“Madness is rare in individuals, but in groups, parties, nations, and ages it is the rule.”
—F. Nietzsche, Beyond Good and Evil, §156.
"The madman jumped into their midst and pierced them with his eyes. ‘Where is God?’ he cried; ‘I’ll tell you! We have killed him – you and I! We are all his murderers.’”
– Nietzsche, The Gay Science, §125
The Voyager spacecraft a billion years from now
Earthrise, sourced from photos shot during Apollo 10’s orbit around the Moon, May 1969.
This artist’s concept puts solar system distances in perspective. The scale bar is in astronomical units, with each set distance beyond 1 AU representing 10 times the previous distance. One AU is the distance from the sun to the Earth, which is about 93 million miles or 150 million kilometers. Neptune, the most distant planet from the sun, is about 30 AU.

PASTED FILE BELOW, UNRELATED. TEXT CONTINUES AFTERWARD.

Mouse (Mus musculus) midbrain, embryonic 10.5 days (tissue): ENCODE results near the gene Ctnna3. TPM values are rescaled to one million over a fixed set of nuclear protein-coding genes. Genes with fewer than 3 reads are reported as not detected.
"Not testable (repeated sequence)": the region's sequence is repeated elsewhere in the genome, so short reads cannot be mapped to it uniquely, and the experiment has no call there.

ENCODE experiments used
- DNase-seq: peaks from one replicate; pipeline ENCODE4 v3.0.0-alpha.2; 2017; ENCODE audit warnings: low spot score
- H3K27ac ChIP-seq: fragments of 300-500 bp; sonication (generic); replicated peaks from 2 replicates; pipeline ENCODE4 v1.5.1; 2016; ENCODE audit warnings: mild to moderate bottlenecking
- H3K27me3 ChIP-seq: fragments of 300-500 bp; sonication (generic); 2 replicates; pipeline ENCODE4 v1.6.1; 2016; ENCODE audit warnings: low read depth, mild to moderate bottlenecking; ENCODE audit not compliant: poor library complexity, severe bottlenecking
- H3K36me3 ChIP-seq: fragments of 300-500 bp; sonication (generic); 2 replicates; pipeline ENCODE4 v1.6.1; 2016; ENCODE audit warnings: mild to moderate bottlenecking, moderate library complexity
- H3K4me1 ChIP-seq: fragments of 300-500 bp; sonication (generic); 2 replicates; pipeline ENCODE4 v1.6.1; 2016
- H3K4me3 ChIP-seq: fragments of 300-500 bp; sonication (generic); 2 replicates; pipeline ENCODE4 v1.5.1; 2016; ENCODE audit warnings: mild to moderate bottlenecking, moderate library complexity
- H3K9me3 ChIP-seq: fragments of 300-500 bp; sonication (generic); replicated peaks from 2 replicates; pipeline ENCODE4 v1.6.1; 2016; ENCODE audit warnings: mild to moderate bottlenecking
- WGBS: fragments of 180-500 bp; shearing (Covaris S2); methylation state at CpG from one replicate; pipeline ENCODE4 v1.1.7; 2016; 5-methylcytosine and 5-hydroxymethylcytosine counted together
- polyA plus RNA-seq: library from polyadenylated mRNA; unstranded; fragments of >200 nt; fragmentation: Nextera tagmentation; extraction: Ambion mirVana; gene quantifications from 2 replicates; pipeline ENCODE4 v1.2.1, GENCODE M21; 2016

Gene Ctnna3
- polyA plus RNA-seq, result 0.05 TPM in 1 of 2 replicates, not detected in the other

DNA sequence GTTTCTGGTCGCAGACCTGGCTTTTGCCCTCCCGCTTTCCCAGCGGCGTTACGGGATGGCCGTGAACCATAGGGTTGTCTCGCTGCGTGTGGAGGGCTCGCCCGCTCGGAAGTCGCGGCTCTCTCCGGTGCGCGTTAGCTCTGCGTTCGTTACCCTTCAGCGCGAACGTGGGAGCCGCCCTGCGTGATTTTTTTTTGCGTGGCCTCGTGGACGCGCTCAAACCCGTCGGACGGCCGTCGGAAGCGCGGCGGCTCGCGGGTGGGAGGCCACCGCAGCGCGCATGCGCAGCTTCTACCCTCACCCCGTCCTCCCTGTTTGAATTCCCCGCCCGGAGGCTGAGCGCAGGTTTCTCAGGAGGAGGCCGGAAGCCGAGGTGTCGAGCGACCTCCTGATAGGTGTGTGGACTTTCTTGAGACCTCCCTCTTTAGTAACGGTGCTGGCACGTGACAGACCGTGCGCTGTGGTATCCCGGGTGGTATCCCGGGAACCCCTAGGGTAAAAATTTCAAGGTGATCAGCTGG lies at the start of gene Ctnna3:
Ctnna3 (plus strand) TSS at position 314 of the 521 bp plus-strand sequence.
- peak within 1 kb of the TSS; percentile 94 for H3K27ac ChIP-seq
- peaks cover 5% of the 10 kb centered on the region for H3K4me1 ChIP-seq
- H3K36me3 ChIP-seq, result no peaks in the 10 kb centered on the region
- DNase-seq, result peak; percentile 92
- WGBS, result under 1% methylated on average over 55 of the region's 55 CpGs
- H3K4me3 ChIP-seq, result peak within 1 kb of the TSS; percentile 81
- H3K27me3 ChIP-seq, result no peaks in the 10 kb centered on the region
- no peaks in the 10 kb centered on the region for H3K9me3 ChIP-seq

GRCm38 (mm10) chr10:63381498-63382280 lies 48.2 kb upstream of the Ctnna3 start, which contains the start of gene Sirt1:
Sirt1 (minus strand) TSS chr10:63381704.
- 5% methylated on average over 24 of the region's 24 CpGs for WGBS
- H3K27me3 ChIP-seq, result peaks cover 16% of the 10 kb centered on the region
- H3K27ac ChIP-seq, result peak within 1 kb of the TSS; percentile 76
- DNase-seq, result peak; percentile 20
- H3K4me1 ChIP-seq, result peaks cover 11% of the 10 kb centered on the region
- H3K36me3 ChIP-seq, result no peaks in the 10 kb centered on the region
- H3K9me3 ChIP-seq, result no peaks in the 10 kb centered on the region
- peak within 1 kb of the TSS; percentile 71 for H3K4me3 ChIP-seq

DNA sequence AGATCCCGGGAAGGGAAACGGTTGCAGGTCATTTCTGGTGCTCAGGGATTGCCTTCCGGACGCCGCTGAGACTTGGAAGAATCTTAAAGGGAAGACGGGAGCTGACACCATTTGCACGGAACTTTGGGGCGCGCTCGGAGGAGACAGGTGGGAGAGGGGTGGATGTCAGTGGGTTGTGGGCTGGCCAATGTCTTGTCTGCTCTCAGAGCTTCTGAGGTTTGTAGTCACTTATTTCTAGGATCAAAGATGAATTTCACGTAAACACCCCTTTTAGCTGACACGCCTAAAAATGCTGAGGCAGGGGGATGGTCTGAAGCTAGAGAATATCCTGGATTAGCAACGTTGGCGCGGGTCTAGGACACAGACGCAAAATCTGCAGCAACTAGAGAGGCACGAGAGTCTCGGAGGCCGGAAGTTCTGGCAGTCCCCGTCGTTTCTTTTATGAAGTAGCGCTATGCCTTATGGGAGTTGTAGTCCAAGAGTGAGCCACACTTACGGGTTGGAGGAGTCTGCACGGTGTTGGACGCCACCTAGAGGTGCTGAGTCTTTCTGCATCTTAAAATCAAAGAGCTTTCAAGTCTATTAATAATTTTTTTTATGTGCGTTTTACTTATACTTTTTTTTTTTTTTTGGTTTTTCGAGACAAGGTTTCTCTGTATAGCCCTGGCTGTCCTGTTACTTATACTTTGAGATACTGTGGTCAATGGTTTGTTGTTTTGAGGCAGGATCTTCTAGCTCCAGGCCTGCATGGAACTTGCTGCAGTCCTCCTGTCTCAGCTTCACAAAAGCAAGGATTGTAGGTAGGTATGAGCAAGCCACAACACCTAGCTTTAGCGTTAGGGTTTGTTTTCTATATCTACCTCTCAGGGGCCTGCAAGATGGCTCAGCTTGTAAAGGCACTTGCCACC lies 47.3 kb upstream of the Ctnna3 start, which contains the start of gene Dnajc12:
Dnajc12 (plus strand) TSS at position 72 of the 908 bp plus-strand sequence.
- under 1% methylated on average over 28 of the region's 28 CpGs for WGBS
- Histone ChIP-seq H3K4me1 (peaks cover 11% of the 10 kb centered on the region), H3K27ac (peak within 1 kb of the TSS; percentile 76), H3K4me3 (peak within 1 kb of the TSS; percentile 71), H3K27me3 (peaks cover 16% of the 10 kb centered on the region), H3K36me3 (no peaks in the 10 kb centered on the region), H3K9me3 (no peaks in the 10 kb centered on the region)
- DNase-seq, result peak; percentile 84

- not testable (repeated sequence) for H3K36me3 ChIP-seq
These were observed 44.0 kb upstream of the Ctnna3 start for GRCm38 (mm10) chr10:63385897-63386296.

Informally, the term “solar system” is often used to mean the space out to the last planet. Scientific consensus, however, says the solar system goes out to the Oort Cloud, the source of the comets that swing by our sun on long time scales. Beyond the outer edge of the Oort Cloud, the gravity of other stars begins to dominate that of the sun. The inner edge of the main part of the Oort Cloud could be as close as 1,000 AU from our sun. The outer edge is estimated to be around 100,000 AU.
NASA’s Voyager 1, humankind’s most distant spacecraft, is around 125 AU. Scientists believe it entered interstellar space, or the space between stars, on Aug. 25, 2012. Much of interstellar space is actually inside our solar system. It will take about 300 years for Voyager 1 to reach the inner edge of the Oort Cloud and possibly about 30,000 years to fly beyond it.
Alpha Centauri is currently the closest star to our solar system.
Image credit: NASA/JPL-Caltech